Kelly Cline and Dr. Bill Sniechowski
by The Underground Milkmaid
As I followed Dr. Bill to his and Kelly’s home, winding down dirt roads of an area of Pescadero I was unfamiliar with, I kept thinking how in the world do they ever find their way here at night? I had serious visions of getting lost trying to find my way out of there later. They live in one of those magical spots, though, that makes the journey worthwhile.
Bill hails from Detroit and has lived in New York City and in Minneapolis as a UPI reporter. He moved to Los Angeles to pursue an acting career for a while, but decided to go back to school to get a degree in Chiropractic practice.
Kelly, a licensed psychologist from San Diego, spent many family vacations camping in Ensenada. She describes the old navy prefab style houses her family floated down to Ensenada Bay and then pulled them up the cliffs to where they perched them, to create a little Gringo community. In the late 60’s to mid 70’s she would go down there once a month to spend some time.
There was the most perfect breeze as we sat under the palapa of their open air, roof-top living room. Surrounded by magnificent views of the mountains on one side, and the richly green farm fields leading to the ocean on the other, we were able to see spouting whales in the distance. It was easy to understand why they built where they did.
How did you two meet?
Kelly: I was finishing an internship in pyschology, and attended a weekend relationship seminar. One of my friends was married to Bill’s brother.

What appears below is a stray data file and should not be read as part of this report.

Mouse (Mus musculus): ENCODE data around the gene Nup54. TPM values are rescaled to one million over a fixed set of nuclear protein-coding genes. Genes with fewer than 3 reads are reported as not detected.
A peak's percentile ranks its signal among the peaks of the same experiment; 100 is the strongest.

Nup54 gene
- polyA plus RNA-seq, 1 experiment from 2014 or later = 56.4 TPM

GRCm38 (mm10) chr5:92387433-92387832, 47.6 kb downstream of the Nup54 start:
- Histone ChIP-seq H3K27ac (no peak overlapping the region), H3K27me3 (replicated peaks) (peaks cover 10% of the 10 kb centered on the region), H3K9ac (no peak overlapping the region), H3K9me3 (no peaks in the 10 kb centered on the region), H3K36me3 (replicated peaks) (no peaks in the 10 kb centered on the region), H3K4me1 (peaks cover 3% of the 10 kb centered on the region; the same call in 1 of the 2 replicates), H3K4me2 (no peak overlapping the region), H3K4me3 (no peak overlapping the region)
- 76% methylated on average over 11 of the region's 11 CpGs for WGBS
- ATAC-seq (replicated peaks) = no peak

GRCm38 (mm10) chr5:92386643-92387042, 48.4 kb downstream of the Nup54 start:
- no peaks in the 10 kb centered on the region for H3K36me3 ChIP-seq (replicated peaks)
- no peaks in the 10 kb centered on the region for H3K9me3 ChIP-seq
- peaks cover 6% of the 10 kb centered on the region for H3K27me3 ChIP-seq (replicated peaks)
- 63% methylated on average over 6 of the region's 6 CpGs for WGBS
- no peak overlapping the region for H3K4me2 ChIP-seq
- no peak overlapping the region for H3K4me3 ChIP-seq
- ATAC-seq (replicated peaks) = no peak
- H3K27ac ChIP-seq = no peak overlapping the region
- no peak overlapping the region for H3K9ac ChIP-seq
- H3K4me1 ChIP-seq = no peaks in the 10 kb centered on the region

Bill: Yeah…my brother asked me to come….it was like a circle of chains….all disgruntled couples and desperate singles. My brother sat me next to this woman who did not interest me at all. I looked up, saw Kelly come into the room, and said to myself, “My wife just walked through the door.” A year and a half later we were married in Hawaii.
How romantic! How did you both end up here in Pescadero?
Bill: Richard Rutowski was a patient of mine in Santa Monica and suggested we come down here and look around. We had heard a lot about Todos Santos, so we came down for a week, and stayed in Las Bougainvillas. That was in 2001. We returned home with thoughts of retiring, maybe ten years later. But then 911 happened, and other things changed our thinking.
Kelly: We decided not to wait the ten years. Bill sold his practice to his intern, and we returned to Todos Santos in six months. We first rented in Las Brisas, then house-sat in a couple of places while looking for land……found this spot, and then started working on the design of our home. At first we had big plans, but in the end we just built a simple rectangle, which took only eight weeks to get done! We moved to Todos Santos in February 2002, and by September 2003 we were in our house.
It’s so beautiful up here, on top of the house….it’s like its’ own apartment, and it feels so cozy, even though it’s open on all sides.
Kelly: And easy to keep this clean! I don’t like housework…and you just have to hose it down! We love sleeping up here in July and August.
Haven’t you been living in Cabo for a while?
Bill: Kelly started working at Club Cascades selling time shares….so we have been living down there for the past 3 years. I was able to build my practice down there and I now have a lot of Cabo clients.
Kelly: We’ve moved back here now, though, and Bill has been commuting, spending two days there, three days here.
Bill: We’re transitioning back here now, trying to get back to what we first came here for. I’m looking to La Paz now for more clients.
That will be so much easier for you….what exactly do you offer?
Bill: I offer full body chiropractic care, clinical nutrition analysis and treatment.